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Wisconsin dairy farmers begin dumping milk

Kaitlyn Riley

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Photo Credit: Golden E Dairy

Multiple dairy farms are watching their work swirl the drain as processors lose milk markets in the wake of COVID-19.

Ryan Elbe’s family owns Golden E Dairy in West Bend. They received a call this week asking if they would be willing to dump their milk.

“It was such a surprise that we had trucks loaded for delivery,” Elbe said. “We haul our milk to a nearby plant. Even the trucks that were loaded, we were asked to back them up to the lagoon and dump them out.”

Excessive amounts of milk cannot be poured anywhere, and Elbe said they agreed to voluntarily dump their milk because they have the facility to make it feasible.

The farm was still promised to be reimbursed for the destroyed product, but details of those payments have yet to be finalized. Regardless, the family said it was devastating to watch their work be destroyed. Golden E Dairy produces nearly 220,000 pounds of milk every day.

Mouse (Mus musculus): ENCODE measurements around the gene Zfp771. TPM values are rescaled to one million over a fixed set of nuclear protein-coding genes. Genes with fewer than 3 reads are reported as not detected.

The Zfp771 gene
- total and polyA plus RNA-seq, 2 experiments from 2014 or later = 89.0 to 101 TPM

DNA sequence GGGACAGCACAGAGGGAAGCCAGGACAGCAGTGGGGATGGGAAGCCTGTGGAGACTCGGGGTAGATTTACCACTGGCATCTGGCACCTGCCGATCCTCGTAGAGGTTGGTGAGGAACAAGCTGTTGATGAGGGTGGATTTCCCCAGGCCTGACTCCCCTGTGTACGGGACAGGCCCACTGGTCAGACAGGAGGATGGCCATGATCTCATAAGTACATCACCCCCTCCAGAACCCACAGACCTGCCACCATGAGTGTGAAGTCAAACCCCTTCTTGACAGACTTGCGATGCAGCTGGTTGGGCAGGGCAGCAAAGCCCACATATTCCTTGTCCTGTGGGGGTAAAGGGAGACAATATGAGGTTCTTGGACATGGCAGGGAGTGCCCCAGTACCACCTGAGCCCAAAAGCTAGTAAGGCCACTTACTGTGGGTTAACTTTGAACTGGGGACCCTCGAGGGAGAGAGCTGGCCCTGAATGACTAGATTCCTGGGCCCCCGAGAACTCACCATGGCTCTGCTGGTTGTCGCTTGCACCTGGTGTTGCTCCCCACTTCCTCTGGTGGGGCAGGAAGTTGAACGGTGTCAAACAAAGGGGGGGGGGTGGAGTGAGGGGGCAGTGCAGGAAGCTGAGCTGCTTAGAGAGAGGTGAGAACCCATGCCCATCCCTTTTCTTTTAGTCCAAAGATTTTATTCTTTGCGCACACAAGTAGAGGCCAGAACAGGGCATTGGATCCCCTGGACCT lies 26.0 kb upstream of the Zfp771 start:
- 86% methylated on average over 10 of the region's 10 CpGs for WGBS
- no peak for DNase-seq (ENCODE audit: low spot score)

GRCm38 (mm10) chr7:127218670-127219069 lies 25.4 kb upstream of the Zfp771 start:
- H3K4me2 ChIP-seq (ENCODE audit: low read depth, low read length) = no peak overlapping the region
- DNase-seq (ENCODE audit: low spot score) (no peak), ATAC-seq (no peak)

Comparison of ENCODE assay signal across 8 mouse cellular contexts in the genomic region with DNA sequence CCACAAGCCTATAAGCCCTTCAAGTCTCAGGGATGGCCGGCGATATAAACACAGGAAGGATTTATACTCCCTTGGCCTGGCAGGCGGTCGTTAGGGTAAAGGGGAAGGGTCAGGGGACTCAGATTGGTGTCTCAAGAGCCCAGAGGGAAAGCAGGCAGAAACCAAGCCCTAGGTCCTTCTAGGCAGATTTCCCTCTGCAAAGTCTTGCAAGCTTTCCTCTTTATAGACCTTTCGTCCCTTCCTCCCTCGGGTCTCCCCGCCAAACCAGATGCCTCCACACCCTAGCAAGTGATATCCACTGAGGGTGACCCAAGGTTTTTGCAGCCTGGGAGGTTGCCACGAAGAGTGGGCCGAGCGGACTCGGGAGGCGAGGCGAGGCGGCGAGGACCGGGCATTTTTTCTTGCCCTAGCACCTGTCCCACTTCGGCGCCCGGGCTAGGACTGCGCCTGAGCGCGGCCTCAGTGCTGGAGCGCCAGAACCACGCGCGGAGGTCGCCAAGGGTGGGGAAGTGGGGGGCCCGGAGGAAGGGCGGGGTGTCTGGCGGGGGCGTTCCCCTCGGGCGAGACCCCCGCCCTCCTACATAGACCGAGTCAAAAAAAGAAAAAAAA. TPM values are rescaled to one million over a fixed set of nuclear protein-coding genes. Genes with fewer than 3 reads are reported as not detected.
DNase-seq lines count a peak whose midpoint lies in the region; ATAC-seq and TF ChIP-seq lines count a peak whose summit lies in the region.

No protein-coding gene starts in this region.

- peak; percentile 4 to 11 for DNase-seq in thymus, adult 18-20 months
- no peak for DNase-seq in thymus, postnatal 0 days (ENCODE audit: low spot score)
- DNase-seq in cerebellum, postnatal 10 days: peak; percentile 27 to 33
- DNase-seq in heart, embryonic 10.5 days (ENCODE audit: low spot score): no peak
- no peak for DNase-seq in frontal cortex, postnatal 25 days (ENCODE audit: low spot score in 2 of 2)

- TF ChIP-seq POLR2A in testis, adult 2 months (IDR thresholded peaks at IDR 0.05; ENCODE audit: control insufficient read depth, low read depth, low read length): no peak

“You can always tell when Dad is on a serious phone call,” Elbe said. “This time his eyes teared up a little bit. There is a lot of pride in what goes into producing milk, so the thought of just dumping it down the train is definitely disheartening.”

There is cause for concern as nobody is clear how long farmers will be asked to dump dairy.

“I don’t know what will happen next,” Elbe said. “I have faith in several people that are higher up than me handling this trying to communicate with stores and with distribution of the product. It is definitely a challenge.”

It is another effect of COVID-19. With the loss of markets in schools, restaurants, and hospitality, processors are trying to switch distribution into retail, but until then, they do not have a place for milk.

Kaitlyn Riley’s passion for communications started on her family’s dairy farm in Gays Mills, Wis. Wanting to share agriculture’s story, she studied strategic communications and broadcast journalism at the University of Wisconsin-Madison. In college, she held officer positions with the Association of Women in Agriculture and Badger Dairy Club while volunteering as a news reporter for the college radio station. She also founded the university’s first agricultural radio talk show, AgChat. In her professional career, Kaitlyn has worked in both radio, print and television news doing everything from covering local events to interviewing presidential candidates, and putting back on her barn boots to chat with farmers in the field. Today, Kaitlyn can be seen covering local stories that matter to you in the La Crosse area.

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